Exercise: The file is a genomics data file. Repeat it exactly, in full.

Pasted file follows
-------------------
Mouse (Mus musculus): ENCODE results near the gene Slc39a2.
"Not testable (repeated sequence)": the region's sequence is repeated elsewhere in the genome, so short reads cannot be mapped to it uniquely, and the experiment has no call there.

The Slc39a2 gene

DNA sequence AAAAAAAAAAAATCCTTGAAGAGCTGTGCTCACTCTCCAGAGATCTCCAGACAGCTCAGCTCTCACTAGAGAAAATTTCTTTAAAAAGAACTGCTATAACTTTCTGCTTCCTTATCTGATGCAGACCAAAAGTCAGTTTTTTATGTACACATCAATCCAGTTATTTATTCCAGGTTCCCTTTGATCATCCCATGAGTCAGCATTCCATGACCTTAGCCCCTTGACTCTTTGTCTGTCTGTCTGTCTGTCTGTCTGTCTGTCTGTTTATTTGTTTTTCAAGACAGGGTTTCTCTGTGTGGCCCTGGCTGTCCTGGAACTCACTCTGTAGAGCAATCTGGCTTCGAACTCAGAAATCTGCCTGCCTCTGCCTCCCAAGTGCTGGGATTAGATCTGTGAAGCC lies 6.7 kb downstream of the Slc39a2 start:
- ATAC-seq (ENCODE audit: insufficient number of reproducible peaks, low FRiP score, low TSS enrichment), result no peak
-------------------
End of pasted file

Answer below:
Mouse (Mus musculus): ENCODE results near the gene Slc39a2.
"Not testable (repeated sequence)": the region's sequence is repeated elsewhere in the genome, so short reads cannot be mapped to it uniquely, and the experiment has no call there.

The Slc39a2 gene

DNA sequence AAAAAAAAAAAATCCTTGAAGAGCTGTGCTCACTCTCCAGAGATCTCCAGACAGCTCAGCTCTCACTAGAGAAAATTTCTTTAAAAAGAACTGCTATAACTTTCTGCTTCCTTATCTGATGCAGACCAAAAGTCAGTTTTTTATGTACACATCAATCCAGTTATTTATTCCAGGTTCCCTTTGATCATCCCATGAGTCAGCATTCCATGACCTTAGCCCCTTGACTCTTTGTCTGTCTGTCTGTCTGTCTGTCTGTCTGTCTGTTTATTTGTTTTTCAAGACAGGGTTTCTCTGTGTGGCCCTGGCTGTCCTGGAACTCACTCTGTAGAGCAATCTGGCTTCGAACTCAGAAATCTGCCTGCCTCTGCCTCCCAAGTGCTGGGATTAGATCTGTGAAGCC lies 6.7 kb downstream of the Slc39a2 start:
- ATAC-seq (ENCODE audit: insufficient number of reproducible peaks, low FRiP score, low TSS enrichment), result no peak